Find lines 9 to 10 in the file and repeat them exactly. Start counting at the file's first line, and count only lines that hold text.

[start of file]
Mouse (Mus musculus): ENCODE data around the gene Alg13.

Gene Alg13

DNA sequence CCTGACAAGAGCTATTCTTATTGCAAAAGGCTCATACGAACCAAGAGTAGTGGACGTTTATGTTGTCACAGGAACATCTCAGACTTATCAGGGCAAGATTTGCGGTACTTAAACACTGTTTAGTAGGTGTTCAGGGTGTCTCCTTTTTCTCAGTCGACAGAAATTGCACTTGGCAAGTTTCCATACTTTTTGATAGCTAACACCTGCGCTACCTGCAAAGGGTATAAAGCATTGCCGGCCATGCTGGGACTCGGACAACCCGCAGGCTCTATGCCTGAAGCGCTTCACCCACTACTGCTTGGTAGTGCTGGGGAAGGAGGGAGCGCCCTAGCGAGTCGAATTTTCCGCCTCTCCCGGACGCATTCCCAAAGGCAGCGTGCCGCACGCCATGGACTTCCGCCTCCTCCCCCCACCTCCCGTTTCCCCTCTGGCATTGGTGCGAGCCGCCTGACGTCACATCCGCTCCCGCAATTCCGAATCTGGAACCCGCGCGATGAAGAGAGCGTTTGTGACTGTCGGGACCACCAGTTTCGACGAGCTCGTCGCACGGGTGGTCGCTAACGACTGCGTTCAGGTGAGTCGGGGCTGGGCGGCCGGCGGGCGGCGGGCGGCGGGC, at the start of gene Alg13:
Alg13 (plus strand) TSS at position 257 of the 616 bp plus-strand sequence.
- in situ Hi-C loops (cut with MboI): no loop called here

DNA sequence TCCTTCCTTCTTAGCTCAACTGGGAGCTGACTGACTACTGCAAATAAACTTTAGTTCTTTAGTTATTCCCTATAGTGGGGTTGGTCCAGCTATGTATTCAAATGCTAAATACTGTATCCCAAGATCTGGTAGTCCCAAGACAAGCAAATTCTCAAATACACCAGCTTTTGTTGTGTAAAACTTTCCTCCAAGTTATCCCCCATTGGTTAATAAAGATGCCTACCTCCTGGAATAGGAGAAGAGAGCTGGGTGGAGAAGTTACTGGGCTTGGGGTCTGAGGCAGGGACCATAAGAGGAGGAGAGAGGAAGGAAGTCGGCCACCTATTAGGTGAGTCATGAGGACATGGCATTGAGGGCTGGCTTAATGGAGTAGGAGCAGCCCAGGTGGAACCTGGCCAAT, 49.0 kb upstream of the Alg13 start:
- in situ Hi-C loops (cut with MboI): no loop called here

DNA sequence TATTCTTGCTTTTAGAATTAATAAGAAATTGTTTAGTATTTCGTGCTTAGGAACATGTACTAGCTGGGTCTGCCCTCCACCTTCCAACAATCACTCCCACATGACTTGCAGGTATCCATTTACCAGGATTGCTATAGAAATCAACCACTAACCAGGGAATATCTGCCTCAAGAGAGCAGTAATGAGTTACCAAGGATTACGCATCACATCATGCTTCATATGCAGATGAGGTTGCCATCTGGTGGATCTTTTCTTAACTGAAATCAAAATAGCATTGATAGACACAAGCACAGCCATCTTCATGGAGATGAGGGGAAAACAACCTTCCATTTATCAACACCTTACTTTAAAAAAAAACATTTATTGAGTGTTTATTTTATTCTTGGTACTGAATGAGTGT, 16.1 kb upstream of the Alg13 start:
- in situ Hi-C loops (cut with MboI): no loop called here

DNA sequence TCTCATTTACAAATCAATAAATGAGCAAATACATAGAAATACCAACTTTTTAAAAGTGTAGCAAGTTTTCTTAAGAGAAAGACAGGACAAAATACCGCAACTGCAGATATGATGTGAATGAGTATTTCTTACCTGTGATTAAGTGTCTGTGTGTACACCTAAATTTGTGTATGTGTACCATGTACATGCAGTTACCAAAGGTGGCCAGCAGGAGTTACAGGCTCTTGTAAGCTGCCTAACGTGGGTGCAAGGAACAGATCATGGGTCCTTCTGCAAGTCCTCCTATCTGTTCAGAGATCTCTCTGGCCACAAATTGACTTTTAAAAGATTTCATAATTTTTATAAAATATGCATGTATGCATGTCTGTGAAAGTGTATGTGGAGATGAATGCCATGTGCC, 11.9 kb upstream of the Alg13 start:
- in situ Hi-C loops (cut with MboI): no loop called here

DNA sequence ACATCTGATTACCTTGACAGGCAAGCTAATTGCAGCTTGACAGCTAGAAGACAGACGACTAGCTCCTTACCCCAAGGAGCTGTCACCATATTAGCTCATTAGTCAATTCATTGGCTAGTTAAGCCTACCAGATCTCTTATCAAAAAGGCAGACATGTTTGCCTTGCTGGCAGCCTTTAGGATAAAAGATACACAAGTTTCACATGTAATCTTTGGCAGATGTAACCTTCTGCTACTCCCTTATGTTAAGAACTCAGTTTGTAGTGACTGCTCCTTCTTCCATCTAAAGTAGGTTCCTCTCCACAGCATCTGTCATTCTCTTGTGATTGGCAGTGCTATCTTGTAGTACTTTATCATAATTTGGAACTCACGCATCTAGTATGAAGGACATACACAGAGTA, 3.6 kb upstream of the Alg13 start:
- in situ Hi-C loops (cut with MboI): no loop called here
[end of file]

- in situ Hi-C loops (cut with MboI): no loop called here

DNA sequence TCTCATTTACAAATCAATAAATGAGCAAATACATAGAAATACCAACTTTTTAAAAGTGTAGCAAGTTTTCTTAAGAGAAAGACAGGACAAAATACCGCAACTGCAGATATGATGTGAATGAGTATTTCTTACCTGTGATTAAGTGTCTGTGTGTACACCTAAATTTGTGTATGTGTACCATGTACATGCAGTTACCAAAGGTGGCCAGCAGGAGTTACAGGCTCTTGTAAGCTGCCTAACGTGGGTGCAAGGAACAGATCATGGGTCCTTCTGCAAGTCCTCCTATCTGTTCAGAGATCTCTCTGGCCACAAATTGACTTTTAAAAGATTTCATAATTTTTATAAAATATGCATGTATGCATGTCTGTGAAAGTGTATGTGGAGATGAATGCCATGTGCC, 11.9 kb upstream of the Alg13 start: